California has a 5-point plan to attack HLB

Once a tree is severely infected with huanglongbing, it will experience premature and excessive fruit drop. ( Photo courtesy Citrus Pest & Disease Prevention Program )

A California committee that focuses on fighting pests and diseases that threaten citrus crops has developed a strategic plan to fight huanglongbing (HLB) with five priorities guiding its focus.

The Citrus Pest & Disease Prevention Committee completed its planning process in February. The plan identifies five strategies, according to a news release:

  • Quickly detect and eradicate diseased trees with an improved urban survey and sampling;
  • Control movement of Asian citrus psyllids and implement a regional psyllid quarantine;
  • Suppress psyllids with grower participation in treatment programs and remove uncared for host plants;
  • Improve data technology, analysis and sharing, and explore new solutions for digitizing data;
  • Use outreach and collaboration to encourage homeowner and industry participation in efforts, and foster local government support

The committee formed in 2010 to advise the California Department of Food and Agriculture Secretary and industry about efforts to fight citrus pests and disease. Members of the committee, the scientific/research community, the Citrus Research Board, California Citrus Mutual and others were involved in the HLB plan, according to the release.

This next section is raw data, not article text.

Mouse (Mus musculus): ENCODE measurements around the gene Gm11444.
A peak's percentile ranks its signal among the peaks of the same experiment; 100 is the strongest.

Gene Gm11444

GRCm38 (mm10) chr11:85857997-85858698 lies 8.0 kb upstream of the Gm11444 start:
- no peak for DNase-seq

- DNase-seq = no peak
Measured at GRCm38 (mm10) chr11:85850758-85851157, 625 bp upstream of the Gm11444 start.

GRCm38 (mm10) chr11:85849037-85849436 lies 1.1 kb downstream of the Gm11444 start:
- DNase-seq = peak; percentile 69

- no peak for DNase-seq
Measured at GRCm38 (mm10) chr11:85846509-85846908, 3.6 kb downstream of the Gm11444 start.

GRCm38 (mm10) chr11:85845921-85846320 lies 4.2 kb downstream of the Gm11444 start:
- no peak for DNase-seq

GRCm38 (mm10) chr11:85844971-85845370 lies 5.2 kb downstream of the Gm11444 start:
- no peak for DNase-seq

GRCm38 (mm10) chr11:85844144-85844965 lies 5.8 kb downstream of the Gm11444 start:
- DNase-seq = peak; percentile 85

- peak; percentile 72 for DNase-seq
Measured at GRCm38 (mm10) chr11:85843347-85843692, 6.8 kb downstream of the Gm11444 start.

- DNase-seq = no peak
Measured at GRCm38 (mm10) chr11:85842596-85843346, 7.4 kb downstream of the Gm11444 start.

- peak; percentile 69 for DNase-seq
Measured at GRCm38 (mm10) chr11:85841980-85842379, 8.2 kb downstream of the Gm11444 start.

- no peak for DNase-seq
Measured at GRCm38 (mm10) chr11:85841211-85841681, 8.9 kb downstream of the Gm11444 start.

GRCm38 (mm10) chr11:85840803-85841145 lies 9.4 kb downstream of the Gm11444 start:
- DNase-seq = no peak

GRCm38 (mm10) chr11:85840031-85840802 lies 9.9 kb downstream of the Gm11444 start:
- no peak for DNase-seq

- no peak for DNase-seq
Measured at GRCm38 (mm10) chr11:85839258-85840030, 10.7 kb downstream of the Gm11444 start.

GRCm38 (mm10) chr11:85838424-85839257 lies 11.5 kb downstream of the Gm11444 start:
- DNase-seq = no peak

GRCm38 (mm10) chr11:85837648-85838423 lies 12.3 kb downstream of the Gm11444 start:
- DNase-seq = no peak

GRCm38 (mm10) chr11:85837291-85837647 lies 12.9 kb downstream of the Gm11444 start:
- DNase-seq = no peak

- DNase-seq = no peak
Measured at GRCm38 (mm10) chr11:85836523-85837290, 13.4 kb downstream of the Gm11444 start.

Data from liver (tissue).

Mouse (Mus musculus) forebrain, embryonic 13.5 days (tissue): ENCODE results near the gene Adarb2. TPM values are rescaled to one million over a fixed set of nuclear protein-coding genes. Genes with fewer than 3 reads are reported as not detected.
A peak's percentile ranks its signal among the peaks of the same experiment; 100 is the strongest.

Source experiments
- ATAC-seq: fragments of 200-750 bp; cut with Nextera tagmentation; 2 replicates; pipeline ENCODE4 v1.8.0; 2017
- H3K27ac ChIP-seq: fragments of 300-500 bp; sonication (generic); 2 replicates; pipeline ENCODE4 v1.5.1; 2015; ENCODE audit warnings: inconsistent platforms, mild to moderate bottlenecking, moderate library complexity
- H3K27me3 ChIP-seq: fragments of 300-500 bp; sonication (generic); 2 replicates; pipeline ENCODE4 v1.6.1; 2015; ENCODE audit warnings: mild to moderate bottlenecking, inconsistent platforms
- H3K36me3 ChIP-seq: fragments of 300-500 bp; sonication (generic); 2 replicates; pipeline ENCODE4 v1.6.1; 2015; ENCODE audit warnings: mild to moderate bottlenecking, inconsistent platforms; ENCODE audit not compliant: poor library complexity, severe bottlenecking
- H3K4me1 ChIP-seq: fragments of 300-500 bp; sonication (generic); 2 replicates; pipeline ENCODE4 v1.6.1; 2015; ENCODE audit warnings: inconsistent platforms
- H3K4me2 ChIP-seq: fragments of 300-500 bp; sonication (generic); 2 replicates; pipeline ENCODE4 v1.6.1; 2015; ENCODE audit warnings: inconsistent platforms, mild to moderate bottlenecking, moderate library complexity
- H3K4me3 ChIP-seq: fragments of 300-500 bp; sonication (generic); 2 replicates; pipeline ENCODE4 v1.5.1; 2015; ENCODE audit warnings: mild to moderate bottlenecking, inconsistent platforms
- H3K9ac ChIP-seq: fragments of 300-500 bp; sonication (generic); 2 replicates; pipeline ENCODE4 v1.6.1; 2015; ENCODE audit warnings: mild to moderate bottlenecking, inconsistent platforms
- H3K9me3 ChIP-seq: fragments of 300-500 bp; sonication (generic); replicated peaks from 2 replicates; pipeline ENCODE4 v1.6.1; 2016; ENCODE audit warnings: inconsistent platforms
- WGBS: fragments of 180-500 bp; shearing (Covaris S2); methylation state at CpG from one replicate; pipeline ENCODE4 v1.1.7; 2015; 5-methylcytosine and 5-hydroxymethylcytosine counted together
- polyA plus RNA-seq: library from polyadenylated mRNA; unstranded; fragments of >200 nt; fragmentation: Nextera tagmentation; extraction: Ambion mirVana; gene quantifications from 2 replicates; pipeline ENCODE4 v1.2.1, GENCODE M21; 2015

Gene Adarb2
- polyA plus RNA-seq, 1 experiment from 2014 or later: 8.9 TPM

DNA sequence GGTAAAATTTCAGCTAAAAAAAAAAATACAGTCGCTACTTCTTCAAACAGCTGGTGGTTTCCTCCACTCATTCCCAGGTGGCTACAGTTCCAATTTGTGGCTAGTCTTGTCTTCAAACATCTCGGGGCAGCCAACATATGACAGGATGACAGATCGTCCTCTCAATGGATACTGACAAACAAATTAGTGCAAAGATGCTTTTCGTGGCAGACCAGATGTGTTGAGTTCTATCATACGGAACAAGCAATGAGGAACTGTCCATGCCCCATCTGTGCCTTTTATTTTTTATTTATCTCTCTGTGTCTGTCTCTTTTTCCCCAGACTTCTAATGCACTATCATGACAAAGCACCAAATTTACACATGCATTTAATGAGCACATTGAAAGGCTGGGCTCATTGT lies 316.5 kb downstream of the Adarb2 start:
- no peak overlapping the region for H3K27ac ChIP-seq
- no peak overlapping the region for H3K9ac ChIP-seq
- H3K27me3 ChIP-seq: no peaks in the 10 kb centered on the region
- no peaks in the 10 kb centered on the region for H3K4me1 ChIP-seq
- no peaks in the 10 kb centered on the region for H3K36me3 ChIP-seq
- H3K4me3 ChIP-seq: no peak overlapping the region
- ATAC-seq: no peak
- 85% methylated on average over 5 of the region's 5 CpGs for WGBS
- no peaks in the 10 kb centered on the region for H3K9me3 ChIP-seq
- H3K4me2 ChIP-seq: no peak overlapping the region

The Citrus Pest & Disease Prevention Committee is aligning its budget to achieve the five strategies, according to the release.

Nuffer, Smith, Tucker Public Relations facilitated the process, using grower and other industry input along the way.

“Our efforts to limit the spread of HLB in California have been impactful, but the issue is fast moving, and the committee recognized a need to be more thoughtful, strategic and efficient as we plan for the future,” Nick Condos, interim director of the Citrus Pest & Disease Prevention Program, said in the release. “These five main strategies will help guide our decision making and resource allocation moving forward, while providing guideposts for continual improvement.”

For more information on the prevention program, visit

“It is critical this plan be ingrained in our work for the program in order to remain focused on our goals,” committee chairman Jim Gordon said in the release. “This plan will not collect dust on a shelf and I’m confident committee and industry members will see the influence of this plan in our meetings and in the subcommittees’ work as activities align to support the goals outlined in the plan.”